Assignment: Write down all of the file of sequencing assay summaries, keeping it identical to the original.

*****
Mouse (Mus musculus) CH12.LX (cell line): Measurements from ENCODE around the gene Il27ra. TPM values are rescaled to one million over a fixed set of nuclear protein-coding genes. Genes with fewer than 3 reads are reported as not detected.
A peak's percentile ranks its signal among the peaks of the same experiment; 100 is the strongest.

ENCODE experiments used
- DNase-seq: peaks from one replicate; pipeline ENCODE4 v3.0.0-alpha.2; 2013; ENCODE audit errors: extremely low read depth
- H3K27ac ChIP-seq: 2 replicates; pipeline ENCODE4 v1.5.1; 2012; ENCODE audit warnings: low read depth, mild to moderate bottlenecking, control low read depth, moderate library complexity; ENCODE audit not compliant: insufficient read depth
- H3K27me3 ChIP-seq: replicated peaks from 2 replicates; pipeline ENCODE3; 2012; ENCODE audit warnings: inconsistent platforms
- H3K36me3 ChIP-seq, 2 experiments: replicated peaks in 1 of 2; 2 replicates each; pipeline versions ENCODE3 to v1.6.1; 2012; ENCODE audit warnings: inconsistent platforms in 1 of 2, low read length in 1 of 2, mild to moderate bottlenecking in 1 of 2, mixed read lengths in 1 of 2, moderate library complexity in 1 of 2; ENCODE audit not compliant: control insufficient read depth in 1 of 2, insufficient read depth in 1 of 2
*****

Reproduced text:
Mouse (Mus musculus) CH12.LX (cell line): Measurements from ENCODE around the gene Il27ra. TPM values are rescaled to one million over a fixed set of nuclear protein-coding genes. Genes with fewer than 3 reads are reported as not detected.
A peak's percentile ranks its signal among the peaks of the same experiment; 100 is the strongest.

ENCODE experiments used
- DNase-seq: peaks from one replicate; pipeline ENCODE4 v3.0.0-alpha.2; 2013; ENCODE audit errors: extremely low read depth
- H3K27ac ChIP-seq: 2 replicates; pipeline ENCODE4 v1.5.1; 2012; ENCODE audit warnings: low read depth, mild to moderate bottlenecking, control low read depth, moderate library complexity; ENCODE audit not compliant: insufficient read depth
- H3K27me3 ChIP-seq: replicated peaks from 2 replicates; pipeline ENCODE3; 2012; ENCODE audit warnings: inconsistent platforms
- H3K36me3 ChIP-seq, 2 experiments: replicated peaks in 1 of 2; 2 replicates each; pipeline versions ENCODE3 to v1.6.1; 2012; ENCODE audit warnings: inconsistent platforms in 1 of 2, low read length in 1 of 2, mild to moderate bottlenecking in 1 of 2, mixed read lengths in 1 of 2, moderate library complexity in 1 of 2; ENCODE audit not compliant: control insufficient read depth in 1 of 2, insufficient read depth in 1 of 2